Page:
Fourth-quarter drives—even the most impressive—are often not enough to alter game outcomes. So it is with educational interventions: Getting students on track by third grade (and keeping them there) yields greater long-term results than high school interventions. However, this paper from two Dartmouth and UC Davis professors argues that certain late-game pushes can help college-going and college-persistence rates for some K–12 pupils. Analysts targeted “college-ready” high school seniors in twelve large New Hampshire high schools who had shown interest in college but had made little to no progress on their applications (guidance counselors helped ID these students). They randomly assigned about half of these students to receive targeted college coaching, meaning college-application mentoring from a Dartmouth student, money to cover application fees and ACT/SAT exams, and a $100 bonus if they completed the application and filing process. The authors found no statistically significant impact from the program for men but did find one for women: Young women who completed the treatment were 24 percent likelier to enroll in college than their control-group peers. Even those who received only part of the treatment saw a bump in college attendance. And this positive effect appeared greater for large, resource-challenged high schools with comparatively low baseline college-going rates. Further, when analysts examined persistence in four-year college—defined as attending three or more semesters or being enrolled for two years—the treatment effect was also 12 percentage points higher than the control group of women. (Analysts speculate that this gendered success story may be because women respond positively to the help the program provides, whereas men might see it as a statement that they are less capable.) While the price tag associated with bringing a program such as this to scale is potentially daunting, this paper shows that sometimes a form (and maybe its application fee) is the only thing standing between a student and a college education—and that stepped-up college counseling can make all the difference for some.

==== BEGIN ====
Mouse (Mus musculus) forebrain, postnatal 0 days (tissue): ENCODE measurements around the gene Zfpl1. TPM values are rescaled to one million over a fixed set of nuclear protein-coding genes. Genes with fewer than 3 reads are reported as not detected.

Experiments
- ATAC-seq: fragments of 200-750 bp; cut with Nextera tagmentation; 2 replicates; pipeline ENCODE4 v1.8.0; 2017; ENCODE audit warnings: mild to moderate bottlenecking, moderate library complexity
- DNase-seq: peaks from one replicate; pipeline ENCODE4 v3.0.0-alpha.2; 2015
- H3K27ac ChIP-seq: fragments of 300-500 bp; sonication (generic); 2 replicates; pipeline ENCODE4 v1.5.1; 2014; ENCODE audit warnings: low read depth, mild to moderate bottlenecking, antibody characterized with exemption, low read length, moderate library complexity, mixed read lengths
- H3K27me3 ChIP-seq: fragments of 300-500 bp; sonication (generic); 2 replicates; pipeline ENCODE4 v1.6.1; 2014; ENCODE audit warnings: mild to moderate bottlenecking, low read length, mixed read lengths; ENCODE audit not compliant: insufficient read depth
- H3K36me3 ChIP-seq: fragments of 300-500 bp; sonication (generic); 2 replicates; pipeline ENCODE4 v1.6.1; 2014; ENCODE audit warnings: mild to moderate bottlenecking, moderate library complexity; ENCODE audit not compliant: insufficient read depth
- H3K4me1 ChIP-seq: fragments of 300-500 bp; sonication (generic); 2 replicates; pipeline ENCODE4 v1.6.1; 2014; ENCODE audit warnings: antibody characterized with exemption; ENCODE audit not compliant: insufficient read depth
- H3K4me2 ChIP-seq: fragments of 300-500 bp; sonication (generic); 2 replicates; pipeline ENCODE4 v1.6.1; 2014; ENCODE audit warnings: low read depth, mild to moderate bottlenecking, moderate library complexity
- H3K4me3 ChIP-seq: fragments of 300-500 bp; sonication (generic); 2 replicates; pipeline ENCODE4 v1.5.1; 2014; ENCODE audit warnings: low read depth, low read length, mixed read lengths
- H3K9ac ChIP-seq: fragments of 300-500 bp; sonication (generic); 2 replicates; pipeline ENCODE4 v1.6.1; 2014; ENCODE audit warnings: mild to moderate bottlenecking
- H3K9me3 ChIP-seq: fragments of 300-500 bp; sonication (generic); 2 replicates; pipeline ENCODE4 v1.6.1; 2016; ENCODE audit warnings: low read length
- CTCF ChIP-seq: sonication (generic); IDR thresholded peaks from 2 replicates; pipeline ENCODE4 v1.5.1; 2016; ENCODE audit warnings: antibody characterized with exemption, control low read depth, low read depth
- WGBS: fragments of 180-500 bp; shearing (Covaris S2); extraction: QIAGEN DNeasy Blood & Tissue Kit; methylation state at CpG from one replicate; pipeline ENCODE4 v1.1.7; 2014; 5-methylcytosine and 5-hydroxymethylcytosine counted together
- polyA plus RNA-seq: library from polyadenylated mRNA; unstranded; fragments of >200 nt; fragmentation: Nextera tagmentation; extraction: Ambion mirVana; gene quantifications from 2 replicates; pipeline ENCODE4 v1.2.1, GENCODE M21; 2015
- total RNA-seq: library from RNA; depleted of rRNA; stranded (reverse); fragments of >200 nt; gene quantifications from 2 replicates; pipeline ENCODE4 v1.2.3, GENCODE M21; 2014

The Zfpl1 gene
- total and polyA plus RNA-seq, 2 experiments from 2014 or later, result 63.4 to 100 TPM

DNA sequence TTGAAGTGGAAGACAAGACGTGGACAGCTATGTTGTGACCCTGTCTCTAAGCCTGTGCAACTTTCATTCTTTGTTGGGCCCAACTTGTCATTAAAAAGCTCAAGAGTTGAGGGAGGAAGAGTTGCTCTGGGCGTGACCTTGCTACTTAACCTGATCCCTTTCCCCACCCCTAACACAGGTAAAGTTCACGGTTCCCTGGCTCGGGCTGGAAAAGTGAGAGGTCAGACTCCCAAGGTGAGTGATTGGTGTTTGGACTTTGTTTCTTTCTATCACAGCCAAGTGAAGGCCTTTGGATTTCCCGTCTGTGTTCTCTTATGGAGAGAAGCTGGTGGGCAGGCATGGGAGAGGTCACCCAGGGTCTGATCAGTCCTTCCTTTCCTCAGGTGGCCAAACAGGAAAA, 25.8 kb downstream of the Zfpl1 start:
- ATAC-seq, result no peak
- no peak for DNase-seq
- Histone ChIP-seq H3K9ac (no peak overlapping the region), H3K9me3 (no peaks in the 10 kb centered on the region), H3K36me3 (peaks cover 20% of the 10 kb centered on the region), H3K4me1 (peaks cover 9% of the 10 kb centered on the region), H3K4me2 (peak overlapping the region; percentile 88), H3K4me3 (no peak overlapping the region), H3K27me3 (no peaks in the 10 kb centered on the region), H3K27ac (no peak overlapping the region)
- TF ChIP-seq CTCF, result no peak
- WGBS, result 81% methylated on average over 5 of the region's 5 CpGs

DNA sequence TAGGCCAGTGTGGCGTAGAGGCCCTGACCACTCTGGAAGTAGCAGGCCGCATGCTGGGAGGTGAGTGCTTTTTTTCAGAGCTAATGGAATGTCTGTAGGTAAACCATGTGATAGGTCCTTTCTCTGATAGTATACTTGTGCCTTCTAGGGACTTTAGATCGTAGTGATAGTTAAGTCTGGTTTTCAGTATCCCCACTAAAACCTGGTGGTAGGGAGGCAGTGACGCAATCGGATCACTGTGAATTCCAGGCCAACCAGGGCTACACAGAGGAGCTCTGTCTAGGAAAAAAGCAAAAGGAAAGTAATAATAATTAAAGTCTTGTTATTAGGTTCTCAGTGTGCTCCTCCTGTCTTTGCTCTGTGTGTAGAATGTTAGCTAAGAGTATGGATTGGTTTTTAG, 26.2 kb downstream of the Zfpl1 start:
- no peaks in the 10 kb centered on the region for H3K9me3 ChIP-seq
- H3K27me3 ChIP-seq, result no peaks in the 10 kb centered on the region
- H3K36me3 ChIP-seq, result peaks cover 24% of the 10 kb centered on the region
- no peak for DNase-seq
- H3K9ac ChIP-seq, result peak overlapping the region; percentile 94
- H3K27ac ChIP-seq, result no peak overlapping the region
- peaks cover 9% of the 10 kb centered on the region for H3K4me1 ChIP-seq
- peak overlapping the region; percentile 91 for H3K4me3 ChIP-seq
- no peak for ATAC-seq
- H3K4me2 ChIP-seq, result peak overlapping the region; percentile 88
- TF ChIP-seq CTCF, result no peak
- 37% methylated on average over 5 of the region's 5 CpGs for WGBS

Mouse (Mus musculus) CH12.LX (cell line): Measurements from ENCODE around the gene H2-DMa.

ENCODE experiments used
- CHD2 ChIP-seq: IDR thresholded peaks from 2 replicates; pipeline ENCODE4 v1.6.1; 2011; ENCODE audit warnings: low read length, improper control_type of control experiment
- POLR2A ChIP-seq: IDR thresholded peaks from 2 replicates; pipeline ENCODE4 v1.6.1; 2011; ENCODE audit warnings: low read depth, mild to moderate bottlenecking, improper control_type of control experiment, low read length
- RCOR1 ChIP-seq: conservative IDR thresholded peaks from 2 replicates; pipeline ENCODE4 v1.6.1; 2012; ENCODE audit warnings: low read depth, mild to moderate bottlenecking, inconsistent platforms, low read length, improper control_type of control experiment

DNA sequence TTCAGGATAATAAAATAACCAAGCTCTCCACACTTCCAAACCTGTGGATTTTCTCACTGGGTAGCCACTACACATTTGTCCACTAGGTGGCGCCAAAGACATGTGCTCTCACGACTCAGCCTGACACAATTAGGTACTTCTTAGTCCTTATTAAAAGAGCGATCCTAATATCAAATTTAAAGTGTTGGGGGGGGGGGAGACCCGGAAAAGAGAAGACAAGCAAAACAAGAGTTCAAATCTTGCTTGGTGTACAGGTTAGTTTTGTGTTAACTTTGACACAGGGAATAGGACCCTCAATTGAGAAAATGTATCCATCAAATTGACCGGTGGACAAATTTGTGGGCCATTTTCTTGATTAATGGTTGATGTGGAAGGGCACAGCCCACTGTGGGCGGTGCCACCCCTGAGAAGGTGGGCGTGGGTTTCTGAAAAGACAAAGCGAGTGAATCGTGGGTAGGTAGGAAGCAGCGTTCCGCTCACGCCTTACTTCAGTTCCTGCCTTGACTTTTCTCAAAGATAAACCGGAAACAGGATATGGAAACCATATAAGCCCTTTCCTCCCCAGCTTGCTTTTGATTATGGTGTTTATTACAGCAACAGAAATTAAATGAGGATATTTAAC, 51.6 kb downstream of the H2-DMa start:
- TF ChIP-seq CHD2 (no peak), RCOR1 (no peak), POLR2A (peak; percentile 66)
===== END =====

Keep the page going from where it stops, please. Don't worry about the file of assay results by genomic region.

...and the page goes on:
SOURCE: Scott Carell and Bruce Sacerdote, Late Interventions Matter Too: The Case of College Coaching in New Hampshire (National Bureau of Education Research, Dartmouth College, University of California Davis, July 2012).